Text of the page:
Is it recommended?

Indeed. The clear if atmospheric acoustic provides an ideal ambience for these performances, with insightful notes by Igor Prokhorov who also provides English summaries for each of the folksongs. Those already familiar with Lyadov’s orchestral and piano music need not hesitate.

Listen

Buy

You can discover more about this release at the Toccata Classics website, where you can also purchase the recording.

On record – William Wordsworth: Orchestral Music Vol.3 (Toccata Classics)

wordsworth-3

Florian Arnicans (cello), Liepāja Symphony Orchestra / John Gibbons

William Wordsworth
Symphony no.5 in A minor Op.68 (1957-60)
Cello Concerto Op.73 (1963)

Toccata Classics TOCC0600 [65’55”]

Producer Normands Slāva
Engineer Jānis Straume

Recorded 1-5 February 2021, Amber Concert Hall, Liepāja, Latvia

Written by Richard Whitehouse

What’s the story?

Toccata Classics continues its series devoted to the orchestral works of William Wordsworth (1908-88) in a coupling of two pieces from around the turn of the 1960s, when the changing priorities of the British musical establishment meant such music was increasingly overlooked.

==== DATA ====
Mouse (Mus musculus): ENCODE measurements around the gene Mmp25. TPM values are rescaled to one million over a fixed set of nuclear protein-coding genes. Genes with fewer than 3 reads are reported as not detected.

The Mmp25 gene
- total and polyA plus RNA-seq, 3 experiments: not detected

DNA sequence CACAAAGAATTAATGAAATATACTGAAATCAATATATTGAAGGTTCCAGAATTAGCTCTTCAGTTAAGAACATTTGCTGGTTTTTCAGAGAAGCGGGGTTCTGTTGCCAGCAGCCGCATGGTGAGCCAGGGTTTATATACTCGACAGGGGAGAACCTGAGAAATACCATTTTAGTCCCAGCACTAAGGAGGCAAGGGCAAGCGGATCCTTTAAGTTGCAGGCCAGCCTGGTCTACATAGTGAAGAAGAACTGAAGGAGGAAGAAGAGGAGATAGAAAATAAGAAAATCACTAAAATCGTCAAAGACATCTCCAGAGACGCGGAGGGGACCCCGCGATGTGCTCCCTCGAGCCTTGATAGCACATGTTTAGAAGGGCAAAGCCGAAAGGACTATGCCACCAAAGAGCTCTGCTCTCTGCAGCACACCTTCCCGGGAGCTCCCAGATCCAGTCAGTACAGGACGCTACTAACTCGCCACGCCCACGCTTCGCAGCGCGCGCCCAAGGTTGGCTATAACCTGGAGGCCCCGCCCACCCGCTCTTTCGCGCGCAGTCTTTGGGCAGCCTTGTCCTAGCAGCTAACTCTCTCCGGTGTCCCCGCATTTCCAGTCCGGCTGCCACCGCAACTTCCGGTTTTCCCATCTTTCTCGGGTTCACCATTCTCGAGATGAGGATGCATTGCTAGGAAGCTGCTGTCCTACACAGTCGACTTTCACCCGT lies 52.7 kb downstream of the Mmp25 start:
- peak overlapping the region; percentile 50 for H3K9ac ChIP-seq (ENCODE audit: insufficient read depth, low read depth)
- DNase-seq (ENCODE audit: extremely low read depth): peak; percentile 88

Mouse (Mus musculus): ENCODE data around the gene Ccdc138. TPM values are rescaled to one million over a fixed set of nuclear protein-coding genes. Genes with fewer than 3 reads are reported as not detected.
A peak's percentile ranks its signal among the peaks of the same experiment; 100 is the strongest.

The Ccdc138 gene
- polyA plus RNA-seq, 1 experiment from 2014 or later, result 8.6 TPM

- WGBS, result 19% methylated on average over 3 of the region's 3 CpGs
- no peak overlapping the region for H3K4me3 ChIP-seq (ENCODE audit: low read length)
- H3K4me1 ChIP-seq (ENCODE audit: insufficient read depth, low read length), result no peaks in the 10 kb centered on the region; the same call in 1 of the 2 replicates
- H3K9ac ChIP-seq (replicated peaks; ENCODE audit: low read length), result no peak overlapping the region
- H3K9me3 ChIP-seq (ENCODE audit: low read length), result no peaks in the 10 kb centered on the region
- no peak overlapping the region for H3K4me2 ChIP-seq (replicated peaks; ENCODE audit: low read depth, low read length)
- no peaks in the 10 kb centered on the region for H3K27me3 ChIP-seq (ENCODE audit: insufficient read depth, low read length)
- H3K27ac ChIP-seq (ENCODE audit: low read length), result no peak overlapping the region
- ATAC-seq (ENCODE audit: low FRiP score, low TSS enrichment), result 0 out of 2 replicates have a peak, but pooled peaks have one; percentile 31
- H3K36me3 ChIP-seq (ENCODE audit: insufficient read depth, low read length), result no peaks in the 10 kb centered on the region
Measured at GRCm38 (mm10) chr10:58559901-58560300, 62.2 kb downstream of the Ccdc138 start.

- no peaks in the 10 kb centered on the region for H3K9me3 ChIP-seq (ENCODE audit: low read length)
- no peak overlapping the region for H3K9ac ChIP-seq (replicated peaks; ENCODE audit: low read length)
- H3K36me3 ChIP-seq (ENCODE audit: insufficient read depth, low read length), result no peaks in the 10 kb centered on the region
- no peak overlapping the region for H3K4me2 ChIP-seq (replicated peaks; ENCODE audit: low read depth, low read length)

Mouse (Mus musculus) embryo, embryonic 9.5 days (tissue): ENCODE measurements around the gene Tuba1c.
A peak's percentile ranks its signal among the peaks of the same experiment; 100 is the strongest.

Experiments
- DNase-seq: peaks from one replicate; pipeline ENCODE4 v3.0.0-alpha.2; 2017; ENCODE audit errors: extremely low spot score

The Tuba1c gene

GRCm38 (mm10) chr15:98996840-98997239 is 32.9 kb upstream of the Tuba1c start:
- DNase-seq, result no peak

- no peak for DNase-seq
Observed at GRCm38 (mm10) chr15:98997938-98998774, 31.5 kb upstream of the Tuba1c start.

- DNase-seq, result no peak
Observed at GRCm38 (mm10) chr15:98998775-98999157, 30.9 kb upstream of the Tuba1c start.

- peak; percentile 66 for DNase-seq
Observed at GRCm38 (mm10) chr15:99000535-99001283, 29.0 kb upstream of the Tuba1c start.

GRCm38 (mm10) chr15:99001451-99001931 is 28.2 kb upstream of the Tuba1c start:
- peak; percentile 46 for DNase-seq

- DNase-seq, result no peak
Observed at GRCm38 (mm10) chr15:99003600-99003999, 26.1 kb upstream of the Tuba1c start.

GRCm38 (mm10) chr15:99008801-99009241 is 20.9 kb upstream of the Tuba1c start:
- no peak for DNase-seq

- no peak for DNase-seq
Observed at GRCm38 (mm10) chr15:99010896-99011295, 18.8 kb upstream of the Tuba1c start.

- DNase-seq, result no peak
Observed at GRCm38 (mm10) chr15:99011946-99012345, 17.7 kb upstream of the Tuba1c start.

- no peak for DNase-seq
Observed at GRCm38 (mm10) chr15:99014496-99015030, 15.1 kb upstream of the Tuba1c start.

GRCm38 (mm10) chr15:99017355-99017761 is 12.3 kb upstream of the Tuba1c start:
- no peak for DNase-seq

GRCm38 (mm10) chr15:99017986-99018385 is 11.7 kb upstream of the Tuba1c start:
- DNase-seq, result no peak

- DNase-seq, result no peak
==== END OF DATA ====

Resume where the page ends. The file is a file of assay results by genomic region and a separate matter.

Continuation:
What’s the music like?

Although it had to wait over a decade before its first performance in January 1975 (perhaps as it was written with no specific soloist in mind), the Cello Concerto is unerringly conceived for this instrument – not least the substantial opening Allegretto whose brusque initial orchestral tutti hardly prepares one for the wide-ranging if never discursive dialogue that follows. There is a lengthy and developmental cadenza before a reprise which continues the evolution of its pithy ideas prior to the ruminative close. Designated Nocturne, the ensuing Lento is among Wordsworth’s most atmospheric slow movements; the cello’s eloquent main theme provides a focal point thrown into relief by woodwind via a series of haunting asides, without seriously undermining the repose made tangible in the evocative closing bars. The final Allegro vivace is centred on a lively, even nonchalant refrain whose trenchant rhythmic profile comes to the fore in a fugal section whose accrued energy subsides into a musing solo passage – from out of which the earlier repartee continues through to a decisive while not a little sardonic coda.